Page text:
‡ Work function of metal = 2.5 eV ‡ Shine dim red light (P = 650 nm) on surface ± no electrons ‡ Increase intensity of light (more energy in each ³wave´) ± no electrons are ejected. ‡ Shorten the P, increase the f, and a threshold (f0)is reached where electrons are ejected. ‡ At this frequency even very dim light causes current to flow. ‡ Increasing the intensity of light causes more electrons to flow but the ALL have the SAME energy ± same stopping voltage can bring current to zero. ‡ Increasing frequency beyond f0 causes electrons with more KE to be ejected (higher stopping voltage)
23

Photoelectric effect examples
‡ Example For a certain metal surface illuminated with decreasing wavelengths electrons are first ejected when the light has a wavelength of 550 nm. Find the work function of the metal and determine the stopping voltage when light of 400 nm wavelength is incident on the surface. ‡ Interactive example ± photon torpedo 24

27.4 Energy, Mass, and Momentum of a Photon
Clearly, a photon must travel at the speed of light. Looking at the relativistic equation for momentum, it is clear that this can only happen if its rest mass is zero. We already know that the energy is hf; we can put this in the relativistic energy-momentum relation and find the momentum:
(27-6)

25

27.5 Compton Effect
Compton did experiments in which he scattered X-rays from different materials. He found that the scattered X-rays had a slightly longer wavelength than the incident ones, and that the wavelength depended on the scattering angle:
(27-7)

26

27.5 Compton Effect
This is another effect that is correctly predicted by the photon model and not by the wave model.

Compton effect
27

27.6 Photon Interactions; Pair Production
Photons passing through matter can undergo the following interactions: 1. Photoelectric effect: photon is completely absorbed, electron is ejected 2. Photon may be totally absorbed by electron, but not have enough energy to eject it; the electron moves into an excited state 3. The photon can scatter from an atom and lose some energy due to frequency change not speed change 4. The photon can create matter, producing an electron-positron pair.
28

Einstein¶s famous equation
In pair production, energy, electric charge, and momentum must all be conserved. Energy is conserved ‡ incident photon produces 2 particles each with mass= 9.11 x 10-31 kg ‡ E = hf   E = m0c2

‡ Electron ± positron at rest but have energy due to mass
29

27.6 Photon Interactions; Pair Production

‡ Energy will be conserved through the mass and kinetic energy of the electron and positron; ‡ opposite charges conserve charge; ‡ the interaction must take place in the electromagnetic field of a nucleus, which can contribute momentum.
± total pi = total pf
30

2007 FRQ
‡ Electron and positron orbiting around their stationary center of mass until they annihilate each other, creating 2 photons of equal energy moving in opposite directions. The amount of KE before annihilation is negligible compared to the energy of the photons created. a) calculate, in eV, the rest energy of a positron E = m0c2 = 9.11 x 10-31 kg (3 x 108)2 = 8.2 x 10-14J E = 8.2 x 10-14J/1.6 x 10-19 J/eV = 512,500 eV = 0.51 MeV b) determine, in eV, the energy each emitted photon must have. photon has no mass ± same energy as positron or electron = 0.51 MeV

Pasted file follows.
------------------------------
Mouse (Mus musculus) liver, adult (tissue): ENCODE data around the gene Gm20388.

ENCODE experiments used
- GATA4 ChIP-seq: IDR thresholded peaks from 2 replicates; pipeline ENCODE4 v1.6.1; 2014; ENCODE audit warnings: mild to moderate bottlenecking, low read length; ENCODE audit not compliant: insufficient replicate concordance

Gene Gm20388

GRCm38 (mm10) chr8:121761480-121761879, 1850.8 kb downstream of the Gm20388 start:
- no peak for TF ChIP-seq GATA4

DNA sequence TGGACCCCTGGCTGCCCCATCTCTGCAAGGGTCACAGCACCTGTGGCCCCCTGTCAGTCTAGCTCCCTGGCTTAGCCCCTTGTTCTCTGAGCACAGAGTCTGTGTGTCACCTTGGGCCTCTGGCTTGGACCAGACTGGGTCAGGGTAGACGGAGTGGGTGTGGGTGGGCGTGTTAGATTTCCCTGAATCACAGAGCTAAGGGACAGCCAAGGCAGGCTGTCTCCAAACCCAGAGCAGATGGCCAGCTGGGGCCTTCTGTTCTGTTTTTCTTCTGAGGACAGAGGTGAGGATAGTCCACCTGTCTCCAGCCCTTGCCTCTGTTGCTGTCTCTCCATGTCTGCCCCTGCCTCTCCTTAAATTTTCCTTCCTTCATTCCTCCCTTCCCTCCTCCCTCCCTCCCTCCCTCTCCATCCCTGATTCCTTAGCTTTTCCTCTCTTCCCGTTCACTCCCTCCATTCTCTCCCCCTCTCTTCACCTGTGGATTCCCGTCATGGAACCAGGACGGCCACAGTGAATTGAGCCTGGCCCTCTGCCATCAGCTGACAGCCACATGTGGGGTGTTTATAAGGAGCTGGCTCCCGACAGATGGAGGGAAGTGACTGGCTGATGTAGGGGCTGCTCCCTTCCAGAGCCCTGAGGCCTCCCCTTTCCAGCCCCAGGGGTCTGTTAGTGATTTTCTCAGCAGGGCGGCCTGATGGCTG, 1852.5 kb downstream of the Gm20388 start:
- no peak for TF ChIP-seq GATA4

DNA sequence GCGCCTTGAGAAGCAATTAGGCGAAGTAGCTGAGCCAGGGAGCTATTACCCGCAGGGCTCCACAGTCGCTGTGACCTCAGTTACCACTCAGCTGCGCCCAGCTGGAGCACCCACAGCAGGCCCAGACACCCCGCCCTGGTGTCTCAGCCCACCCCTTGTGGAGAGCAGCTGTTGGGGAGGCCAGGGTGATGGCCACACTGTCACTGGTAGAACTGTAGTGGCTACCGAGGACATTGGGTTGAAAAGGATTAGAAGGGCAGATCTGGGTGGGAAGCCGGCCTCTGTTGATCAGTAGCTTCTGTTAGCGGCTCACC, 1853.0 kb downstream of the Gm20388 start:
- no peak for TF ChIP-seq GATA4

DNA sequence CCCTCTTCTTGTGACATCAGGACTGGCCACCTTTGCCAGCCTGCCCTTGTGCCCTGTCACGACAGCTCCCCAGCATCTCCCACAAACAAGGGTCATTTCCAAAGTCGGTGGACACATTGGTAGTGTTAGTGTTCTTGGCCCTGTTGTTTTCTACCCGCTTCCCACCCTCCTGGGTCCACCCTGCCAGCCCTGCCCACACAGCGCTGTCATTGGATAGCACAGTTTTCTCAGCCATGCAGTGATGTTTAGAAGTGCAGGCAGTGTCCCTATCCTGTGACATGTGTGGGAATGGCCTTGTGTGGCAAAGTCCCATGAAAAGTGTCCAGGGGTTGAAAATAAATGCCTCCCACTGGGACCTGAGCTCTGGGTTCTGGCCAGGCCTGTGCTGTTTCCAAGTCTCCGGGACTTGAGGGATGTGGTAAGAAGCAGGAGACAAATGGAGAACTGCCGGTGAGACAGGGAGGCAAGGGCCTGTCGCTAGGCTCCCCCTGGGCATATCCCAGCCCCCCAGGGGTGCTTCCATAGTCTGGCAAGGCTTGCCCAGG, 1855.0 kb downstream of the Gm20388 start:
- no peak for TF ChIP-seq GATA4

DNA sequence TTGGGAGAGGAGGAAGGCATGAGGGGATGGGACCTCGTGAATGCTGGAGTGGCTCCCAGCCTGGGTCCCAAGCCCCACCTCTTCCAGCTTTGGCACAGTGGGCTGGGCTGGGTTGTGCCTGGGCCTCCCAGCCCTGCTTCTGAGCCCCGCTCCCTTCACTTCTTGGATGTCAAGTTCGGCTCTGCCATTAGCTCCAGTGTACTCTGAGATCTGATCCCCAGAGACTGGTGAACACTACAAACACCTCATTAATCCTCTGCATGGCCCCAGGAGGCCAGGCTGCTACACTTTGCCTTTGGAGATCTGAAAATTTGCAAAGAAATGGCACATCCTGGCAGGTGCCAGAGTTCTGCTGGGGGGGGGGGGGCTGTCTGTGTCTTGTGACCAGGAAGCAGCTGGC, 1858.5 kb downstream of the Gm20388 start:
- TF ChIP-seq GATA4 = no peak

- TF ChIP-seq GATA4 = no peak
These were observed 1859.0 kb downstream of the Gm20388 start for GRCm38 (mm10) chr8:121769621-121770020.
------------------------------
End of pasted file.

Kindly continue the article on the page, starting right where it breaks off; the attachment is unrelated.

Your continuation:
31

2007 FRQ
c) calculate the wavelength of each created photon. E = hf = hc/P P=6.63 x 10-34Js x 3 x 108 m/s/8.2 x 10-14J P = 2.43 x 10-12 m d) calculate the magnitude of the momentum of each photon p = h/ P = 6.63 x 10-34 Js/2.43 x 10-12 m p = 2.73 x 10-22 kgm/s e) determine the total momentum of the twophoton system total p initial = 0 total p final = 0
32

Relativistic vs non-relativistic
‡ Einstein¶s relativistic energy equation applies for objects with speed v approximately > 0.10c

E!

m0 c

2 2

v 1 2 c

We will only be doing non-relativistic problems with velocities << c so E=m0c2 m0= rest mass
33

27.8 Wave Nature of Matter
Just as light sometimes behaves as a particle, matter sometimes behaves like a wave. De Broglie turned the wave-particle model around The wavelength of a particle of matter is:

This is the de Broglie wavelength.

Example 27 ± 11

de Broglie
34

27.8 Wave Nature of Matter
‡ Confirmation of deBroglie¶s hypothesis came from the Davisson-Germer experiment ‡ Bombarded nickel with beam of electrons and saw a characteristic diffraction pattern similar to Young¶s double slit experiment with light. ‡ All moving particles have a deBroglie wavelength but the effects are observable only for small mass particles

h h P! ! p mv

35

27.10 Rutherford Scattering Experiment
‡ Rutherford scattered alpha particles ± helium nuclei ± from a metal foil and observed the scattering angle. ‡ Particles were scattered at angles between 0o to almost 180o (straight back). ‡ Results showed that the positively charged nucleus must be extremely small compared to the rest of the atom

36

The only way to account for the large angles was to assume that all the positive charge was contained within a tiny volume

demo
37

27.10 Early Models of the Atom

Therefore, Rutherford¶s model of the atom is mostly empty space:

38

Exciting gases in high voltage discharge tube

39

Emission spectra from excited gases

Line spectra indicate that photons are being emitted at distinct, specific wavelengths (energies)

40

27.12 The Bohr Atom